# Per Newtonian mechanics, a coin toss exhibits deterministic chaos theory, but could relativity cause a probabilistic outcome of a coin toss?

It took me a long time to accept that a coin toss boils down to deterministic chaos theory. For example, the typical near 50/50 odds for outcomes of heads or tails results from complex initial conditions that are impossible (or nearly impossible) to control.

I also doubt that quantum mechanics would make a measurable difference on an object as massive as a US quarter, which is commonly used for coin tosses.

But I wonder if the complex calculations of general relativity could cause some indeterminism for a coin toss?

And while you answer me, please understand that I am not trained in mathematics of general relativity.

• General relativity is a completely deterministic theory. Commented Dec 5, 2022 at 4:23

General relativity is a 100% deterministic theory. If you can predict the coin toss in a Newtonian environment, you can predict it in a relativistic environment.*

The key thing that makes such a discussion is the idea of Lyapunov time. A coin toss happens quickly, so we can ignore anything which creates chaos on a timescale larger than that (okay, its a bit more nuanced than that... but it's a decent first pass). Relativity affects lots of things, like the paths of the planets, but the chaotic elements of those systems are on much larger time scales.

Which leaves just the relativistic effects on the coin itself. Well, we can calculate a Lorentz factor for the coin. $$\gamma=\sqrt{\frac{1}{1-\frac{v^2}{c^2}}}$$. Papers have approximated the velocity of a coin somewhere on the order of 3m/s to 5m/s, so we'll use the bigger one for our calculations. Plugging in $$v=5m/s$$, we get $$\gamma=1.000000000000000138889$$. That's a relativistic effect on the order of $$10^{-16}$$. That's really small. You can't even use normal programs to compute those effects, because that's on the order of a IEEE-754's Unit of Least Precision. Rounding errors happen on that scale.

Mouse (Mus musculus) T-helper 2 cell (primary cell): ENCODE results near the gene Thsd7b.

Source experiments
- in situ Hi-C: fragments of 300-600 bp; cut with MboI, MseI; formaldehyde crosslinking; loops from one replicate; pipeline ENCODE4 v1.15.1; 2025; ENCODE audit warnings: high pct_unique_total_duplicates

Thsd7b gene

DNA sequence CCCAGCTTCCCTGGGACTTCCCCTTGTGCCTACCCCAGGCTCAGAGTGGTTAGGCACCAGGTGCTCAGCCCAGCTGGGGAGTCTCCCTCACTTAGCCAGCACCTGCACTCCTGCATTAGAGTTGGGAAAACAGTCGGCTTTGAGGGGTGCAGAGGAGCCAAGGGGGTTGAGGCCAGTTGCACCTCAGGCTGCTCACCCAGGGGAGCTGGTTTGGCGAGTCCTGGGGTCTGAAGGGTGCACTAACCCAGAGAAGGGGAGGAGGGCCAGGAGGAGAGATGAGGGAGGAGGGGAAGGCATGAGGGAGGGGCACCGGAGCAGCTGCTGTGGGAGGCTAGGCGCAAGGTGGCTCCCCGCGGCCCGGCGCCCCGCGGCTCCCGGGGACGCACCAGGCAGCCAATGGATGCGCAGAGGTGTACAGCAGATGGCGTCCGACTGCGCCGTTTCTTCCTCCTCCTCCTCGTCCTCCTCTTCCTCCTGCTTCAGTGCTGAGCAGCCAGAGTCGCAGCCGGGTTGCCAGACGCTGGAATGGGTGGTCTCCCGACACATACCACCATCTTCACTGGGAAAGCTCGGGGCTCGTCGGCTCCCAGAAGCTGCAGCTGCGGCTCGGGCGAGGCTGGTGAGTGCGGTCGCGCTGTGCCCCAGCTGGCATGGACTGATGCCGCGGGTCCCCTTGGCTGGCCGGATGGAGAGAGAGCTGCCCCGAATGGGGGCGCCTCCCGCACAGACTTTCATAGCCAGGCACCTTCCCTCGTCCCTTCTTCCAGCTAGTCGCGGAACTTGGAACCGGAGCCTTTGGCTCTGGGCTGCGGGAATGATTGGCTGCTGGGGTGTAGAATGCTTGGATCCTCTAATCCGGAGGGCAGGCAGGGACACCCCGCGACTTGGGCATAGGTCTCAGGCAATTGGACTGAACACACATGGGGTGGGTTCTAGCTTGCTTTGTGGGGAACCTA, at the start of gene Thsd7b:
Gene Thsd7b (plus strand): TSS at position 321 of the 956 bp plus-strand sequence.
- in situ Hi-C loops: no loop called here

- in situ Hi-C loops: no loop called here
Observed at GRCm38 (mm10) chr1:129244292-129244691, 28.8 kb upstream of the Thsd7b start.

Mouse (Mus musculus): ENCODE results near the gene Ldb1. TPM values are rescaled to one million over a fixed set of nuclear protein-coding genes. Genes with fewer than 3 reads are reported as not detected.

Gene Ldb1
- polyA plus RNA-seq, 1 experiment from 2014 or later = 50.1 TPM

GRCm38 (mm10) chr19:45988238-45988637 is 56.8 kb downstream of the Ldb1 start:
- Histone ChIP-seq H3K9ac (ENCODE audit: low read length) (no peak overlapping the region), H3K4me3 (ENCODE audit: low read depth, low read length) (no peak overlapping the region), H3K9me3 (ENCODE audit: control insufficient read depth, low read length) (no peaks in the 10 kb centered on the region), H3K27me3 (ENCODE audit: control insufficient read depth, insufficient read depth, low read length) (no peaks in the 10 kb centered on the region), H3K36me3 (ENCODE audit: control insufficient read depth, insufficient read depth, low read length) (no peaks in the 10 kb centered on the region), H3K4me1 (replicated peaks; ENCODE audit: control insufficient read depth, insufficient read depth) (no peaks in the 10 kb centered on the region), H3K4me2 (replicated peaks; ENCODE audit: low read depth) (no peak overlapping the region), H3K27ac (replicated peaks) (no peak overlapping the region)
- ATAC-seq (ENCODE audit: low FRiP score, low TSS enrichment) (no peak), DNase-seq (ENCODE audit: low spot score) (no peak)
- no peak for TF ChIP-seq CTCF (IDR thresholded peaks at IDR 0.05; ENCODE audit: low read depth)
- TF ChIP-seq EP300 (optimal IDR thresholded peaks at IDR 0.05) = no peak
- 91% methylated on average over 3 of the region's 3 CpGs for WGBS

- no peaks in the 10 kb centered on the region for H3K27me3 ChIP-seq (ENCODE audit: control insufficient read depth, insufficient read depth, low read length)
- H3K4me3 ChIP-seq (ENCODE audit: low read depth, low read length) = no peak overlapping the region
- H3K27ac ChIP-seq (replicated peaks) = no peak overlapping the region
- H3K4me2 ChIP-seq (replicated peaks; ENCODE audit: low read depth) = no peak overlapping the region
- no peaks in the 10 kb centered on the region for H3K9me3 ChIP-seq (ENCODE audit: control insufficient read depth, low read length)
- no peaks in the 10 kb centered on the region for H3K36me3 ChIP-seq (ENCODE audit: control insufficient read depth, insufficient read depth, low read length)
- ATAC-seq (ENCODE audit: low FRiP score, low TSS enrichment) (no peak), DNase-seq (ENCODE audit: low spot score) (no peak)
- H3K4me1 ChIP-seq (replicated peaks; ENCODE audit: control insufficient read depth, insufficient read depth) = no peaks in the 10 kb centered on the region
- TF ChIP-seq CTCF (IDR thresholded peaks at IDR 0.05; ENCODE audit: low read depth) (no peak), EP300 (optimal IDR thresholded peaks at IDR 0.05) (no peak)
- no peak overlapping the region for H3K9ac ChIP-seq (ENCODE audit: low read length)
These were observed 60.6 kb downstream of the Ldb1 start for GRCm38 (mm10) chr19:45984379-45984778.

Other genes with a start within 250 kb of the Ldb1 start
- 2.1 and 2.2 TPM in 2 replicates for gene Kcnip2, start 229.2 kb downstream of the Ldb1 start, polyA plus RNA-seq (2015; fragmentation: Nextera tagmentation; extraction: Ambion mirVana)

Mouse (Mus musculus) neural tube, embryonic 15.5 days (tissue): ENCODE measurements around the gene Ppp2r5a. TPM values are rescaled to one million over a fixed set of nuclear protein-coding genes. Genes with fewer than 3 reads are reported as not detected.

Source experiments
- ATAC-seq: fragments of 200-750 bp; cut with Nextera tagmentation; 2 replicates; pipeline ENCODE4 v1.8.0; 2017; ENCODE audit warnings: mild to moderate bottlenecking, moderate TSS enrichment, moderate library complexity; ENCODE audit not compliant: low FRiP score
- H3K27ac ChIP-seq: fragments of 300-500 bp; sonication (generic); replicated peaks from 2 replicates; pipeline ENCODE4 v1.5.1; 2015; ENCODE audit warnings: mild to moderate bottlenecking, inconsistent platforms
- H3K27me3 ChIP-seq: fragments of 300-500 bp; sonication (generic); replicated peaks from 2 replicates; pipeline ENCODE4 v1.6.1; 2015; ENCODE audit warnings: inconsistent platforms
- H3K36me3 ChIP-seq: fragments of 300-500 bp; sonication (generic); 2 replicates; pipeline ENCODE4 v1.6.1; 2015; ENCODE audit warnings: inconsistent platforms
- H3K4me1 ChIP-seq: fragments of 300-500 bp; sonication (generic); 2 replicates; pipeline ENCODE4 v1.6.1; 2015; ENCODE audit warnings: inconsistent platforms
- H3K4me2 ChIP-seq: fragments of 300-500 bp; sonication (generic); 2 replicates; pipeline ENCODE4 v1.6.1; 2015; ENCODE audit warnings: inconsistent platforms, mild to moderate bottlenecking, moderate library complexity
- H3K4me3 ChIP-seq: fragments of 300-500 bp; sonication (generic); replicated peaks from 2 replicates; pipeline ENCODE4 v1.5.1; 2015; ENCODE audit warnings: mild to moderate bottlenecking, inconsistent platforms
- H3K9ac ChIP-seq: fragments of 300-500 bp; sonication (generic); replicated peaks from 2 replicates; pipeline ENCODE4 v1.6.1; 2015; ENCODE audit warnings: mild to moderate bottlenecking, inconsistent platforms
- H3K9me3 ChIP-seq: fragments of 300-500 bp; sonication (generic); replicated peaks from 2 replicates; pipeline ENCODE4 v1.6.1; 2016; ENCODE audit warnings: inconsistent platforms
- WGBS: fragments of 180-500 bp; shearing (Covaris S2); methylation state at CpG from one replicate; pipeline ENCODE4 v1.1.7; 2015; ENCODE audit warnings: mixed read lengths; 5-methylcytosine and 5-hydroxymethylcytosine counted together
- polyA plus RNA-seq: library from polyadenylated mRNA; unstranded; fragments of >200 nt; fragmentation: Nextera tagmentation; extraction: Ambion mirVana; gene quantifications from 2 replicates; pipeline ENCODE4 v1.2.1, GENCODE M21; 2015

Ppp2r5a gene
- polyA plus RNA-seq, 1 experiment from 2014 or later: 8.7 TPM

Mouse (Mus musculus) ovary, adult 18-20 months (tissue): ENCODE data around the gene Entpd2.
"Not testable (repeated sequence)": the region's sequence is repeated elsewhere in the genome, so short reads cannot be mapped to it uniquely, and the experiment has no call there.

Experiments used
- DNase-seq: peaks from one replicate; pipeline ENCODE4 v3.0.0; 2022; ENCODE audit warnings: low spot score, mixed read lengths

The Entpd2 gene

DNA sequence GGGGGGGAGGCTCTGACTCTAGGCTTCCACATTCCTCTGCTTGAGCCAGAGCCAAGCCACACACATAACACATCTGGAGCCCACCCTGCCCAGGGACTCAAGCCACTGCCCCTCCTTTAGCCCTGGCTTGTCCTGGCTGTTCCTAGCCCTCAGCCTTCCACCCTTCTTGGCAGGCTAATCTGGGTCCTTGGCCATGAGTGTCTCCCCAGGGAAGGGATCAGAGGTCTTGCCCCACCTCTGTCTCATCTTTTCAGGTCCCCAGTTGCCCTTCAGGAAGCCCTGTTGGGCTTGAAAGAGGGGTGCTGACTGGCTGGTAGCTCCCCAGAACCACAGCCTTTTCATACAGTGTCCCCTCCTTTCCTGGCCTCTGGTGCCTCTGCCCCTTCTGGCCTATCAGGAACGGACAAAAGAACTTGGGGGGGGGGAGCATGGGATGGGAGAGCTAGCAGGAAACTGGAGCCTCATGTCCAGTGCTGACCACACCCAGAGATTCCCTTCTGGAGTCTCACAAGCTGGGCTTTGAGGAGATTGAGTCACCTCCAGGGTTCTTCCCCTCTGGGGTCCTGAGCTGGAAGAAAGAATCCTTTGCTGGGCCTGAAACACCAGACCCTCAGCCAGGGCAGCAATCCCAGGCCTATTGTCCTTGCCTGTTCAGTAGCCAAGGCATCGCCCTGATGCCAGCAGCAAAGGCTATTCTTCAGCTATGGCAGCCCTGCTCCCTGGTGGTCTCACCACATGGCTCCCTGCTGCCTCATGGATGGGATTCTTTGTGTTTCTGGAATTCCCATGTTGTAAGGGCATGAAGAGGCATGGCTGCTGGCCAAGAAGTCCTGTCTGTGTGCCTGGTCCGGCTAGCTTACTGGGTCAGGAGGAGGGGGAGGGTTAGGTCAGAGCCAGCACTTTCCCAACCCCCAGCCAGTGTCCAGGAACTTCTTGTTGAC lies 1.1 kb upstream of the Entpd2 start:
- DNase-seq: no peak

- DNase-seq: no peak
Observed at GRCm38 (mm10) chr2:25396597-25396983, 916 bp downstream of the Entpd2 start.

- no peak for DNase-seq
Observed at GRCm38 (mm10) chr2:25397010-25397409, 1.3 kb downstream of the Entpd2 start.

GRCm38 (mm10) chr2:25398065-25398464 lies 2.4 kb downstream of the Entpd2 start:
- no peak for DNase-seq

How small of an effect is it? Well, Jupiter's gravitational pull on the coin is on the order of $$10^{-7}$$ times that of Earth. So when you get to that level of determinism, you need to include Jupiter in your calculations, and you're still 9 orders of magnitude. In fact, the gravitational effect of Pluto will matter, at $$10^{-9}$$ or so. A micro-asteroid on the scale of a 100 nanograms hanging out in the asteroid belt will have an effect on par with the relativistic effects you are considering.

So yes, it adds some complexity. No indeterminism, because general relativity is deterministic, and the scale of its effects are quite literally "astronomically small."

*. Okay, I lied a bit. In theory the extra non-linearity could lead to better mixing of the orbits. One might be able to construct a system which is stable under Newtonian physics but chaotic under relativistic physics, but in order to physically construct the experiment, you would need to be able to measure the initial conditions to the absurd levels described here or have a coin at a non-trivial fraction of the speed of light (or flip the coin near a black hole, as Anders Sandberg suggests tongue-in-cheek)

• Nope, your claim is too much. Okay, if there are more than one geodesic path between two points, what is certainity of motion for a any one given path. It is less deterministic than lagrangian. Commented Dec 5, 2022 at 9:05